Honeybees

Discussion in 'Predators and Pests' started by Airplaneguy57, Jan 29, 2011.

  1. Airplaneguy57

    Airplaneguy57 Chillin' With My Peeps

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    Feb 23, 2010
    Rio Medina Texas
    Dont know is I would consider them pest but I have a bunch of honeybees all over the pellets. Is this something I should be worried about? I do know I would love to find the nest. Yummy honey.
     
  2. Pet Duck Boy

    Pet Duck Boy Chillin' With My Peeps

    Dec 12, 2009
    Orlando, FL
    I've seen them do that before, mostly when there's little flowers and nectar to go around. They shouldn't stick around for very long, at least until a suitable food source appears. (Flowers) IMO, you should leave the nest alone. Honey bees are already suffering around the country from colony collapse disorder. I'd put out some sugar water to help them out and get their tiny minds off the feed until they can manage on their own.
     
  3. Lesa

    Lesa Chillin' With My Peeps

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    May 28, 2008
    Upstate NY
    That is odd- I have bees and chickens. I have never seen bees any where near the food. They must be really hungry. Do you have a hummingbird feeder? You could share a little sugar water with them...
     
  4. sgtmom52

    sgtmom52 Birds & Bees

    The bees are actually looking for the protein in the pellets (probably soy) which they need to raise their brood. They usually get protein from pollen.
     
  5. vebyrd36

    vebyrd36 Chillin' With My Peeps

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    Nov 28, 2010
    New Ringgold Pa
    Honey bees are great to have around. We currently have 130 hives. This is my Dad's hobby. They are so gentel you can go collect honey without a suit. My Dad say's it is because they know we do not fear them. The sad reality is if we as a Nation do stop using some of these toxins we are going to destroy are food supply. [​IMG]
     
  6. BlackBart

    BlackBart Chillin' With My Peeps

    Mar 29, 2009
    Quote:[​IMG]
     
  7. Chicken Fruit

    Chicken Fruit Chillin' With My Peeps

    Feb 25, 2009
    Echo Homestead
    Leave them alone! oh gosh leave them alone! Theyre just looking for a meal and they are so rare and necessary... dont worry about them.
     
  8. Airplaneguy57

    Airplaneguy57 Chillin' With My Peeps

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    Feb 23, 2010
    Rio Medina Texas
    What a good point about giving them some sugar water. Don't worry about me touching there hive. I'm a big chicken when it comes to being stung. Also we have killer bees in this area. No thank you.
     
  9. greatergraceoffbg

    greatergraceoffbg Chillin' With My Peeps

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    May 30, 2009
    Quote:I am making hives, the type Called Kenyan Long Boxed just to make sure we have some living in our area. they are dying everywhere from this Colony Collapse disorder. Without bees we are without fruits and vegetables. I refuse to use a Pest Control service and place powdered Boric Acid all over the upper door and window frames, inner edges of pantry, cabinets and closets. We have no roaches, silver fish, scorpions etc. Rats and mice go out with glue traps and we see them try to get inside every fall, but NO rat poison. Rats will seek water after ingesting the poison and I have seen Geese die quickly, ducks die slowly and chickens die over a three day period after drinking the water that the rats have been drinking out of. Apparently just enough gets from their tounges to the water to kill the birds. Imagine what it does to bees. Short story: we need the honey bees!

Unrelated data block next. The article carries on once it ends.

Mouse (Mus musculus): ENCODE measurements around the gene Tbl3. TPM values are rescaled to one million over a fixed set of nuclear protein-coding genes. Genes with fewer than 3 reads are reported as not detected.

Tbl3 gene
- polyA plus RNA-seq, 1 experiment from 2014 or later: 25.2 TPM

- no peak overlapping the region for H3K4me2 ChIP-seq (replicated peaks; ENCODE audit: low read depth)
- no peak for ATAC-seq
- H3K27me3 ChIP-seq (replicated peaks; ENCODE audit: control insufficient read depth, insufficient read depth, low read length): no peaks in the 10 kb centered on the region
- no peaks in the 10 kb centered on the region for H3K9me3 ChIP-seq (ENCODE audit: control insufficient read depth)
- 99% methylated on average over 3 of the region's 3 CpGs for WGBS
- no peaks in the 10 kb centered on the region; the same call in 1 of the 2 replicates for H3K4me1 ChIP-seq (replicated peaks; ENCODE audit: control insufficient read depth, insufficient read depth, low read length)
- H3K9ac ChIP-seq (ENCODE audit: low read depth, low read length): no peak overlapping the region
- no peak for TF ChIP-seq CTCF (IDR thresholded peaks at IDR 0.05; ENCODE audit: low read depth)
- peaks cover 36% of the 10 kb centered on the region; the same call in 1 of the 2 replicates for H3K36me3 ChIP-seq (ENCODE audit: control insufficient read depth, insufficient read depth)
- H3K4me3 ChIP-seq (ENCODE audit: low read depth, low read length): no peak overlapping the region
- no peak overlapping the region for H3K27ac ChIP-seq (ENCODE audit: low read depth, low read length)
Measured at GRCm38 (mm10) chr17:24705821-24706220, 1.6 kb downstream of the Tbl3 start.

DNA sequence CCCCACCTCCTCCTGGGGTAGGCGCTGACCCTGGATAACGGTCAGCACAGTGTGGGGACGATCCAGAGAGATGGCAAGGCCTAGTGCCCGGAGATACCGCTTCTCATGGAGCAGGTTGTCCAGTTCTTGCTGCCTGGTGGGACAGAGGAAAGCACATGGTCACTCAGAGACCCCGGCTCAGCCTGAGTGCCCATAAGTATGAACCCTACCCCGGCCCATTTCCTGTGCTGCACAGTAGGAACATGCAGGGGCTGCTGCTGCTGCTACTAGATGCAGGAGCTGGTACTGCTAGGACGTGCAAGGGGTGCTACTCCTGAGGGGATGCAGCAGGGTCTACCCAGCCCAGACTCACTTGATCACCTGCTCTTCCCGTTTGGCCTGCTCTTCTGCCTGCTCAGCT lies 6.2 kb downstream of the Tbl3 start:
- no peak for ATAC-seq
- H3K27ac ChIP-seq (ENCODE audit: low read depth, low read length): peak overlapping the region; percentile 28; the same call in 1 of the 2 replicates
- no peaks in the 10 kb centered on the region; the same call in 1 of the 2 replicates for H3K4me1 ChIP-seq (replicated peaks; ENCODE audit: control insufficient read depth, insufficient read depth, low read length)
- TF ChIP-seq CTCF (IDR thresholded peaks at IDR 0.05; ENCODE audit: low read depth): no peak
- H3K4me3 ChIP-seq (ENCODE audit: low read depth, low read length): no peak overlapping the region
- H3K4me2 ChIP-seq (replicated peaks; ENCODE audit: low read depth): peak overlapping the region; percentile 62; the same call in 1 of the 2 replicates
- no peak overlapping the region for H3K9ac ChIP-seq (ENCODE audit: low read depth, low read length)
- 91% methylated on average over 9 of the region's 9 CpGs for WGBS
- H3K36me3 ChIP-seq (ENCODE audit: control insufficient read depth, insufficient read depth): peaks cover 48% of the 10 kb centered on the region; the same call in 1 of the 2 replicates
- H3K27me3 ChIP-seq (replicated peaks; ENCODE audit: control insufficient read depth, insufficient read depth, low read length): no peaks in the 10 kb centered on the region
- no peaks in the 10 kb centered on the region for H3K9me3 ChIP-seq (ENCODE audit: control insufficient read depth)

Sincerely,
    Andy in Fredericksburg Texas
     
  10. vebyrd36

    vebyrd36 Chillin' With My Peeps

    1,210
    17
    151
    Nov 28, 2010
    New Ringgold Pa
    Quote:I am making hives, the type Called Kenyan Long Boxed just to make sure we have some living in our area. they are dying everywhere from this Colony Collapse disorder. Without bees we are without fruits and vegetables. I refuse to use a Pest Control service and place powdered Boric Acid all over the upper door and window frames, inner edges of pantry, cabinets and closets. We have no roaches, silver fish, scorpions etc. Rats and mice go out with glue traps and we see them try to get inside every fall, but NO rat poison. Rats will seek water after ingesting the poison and I have seen Geese die quickly, ducks die slowly and chickens die over a three day period after drinking the water that the rats have been drinking out of. Apparently just enough gets from their tounges to the water to kill the birds. Imagine what it does to bees. Short story: we need the honey bees!

    Sincerely,
    Andy in Fredericksburg Texas

    Oh you live in a great little town. We go there at least 3 times a year. We have a 3rd place in Brady, TX.
     

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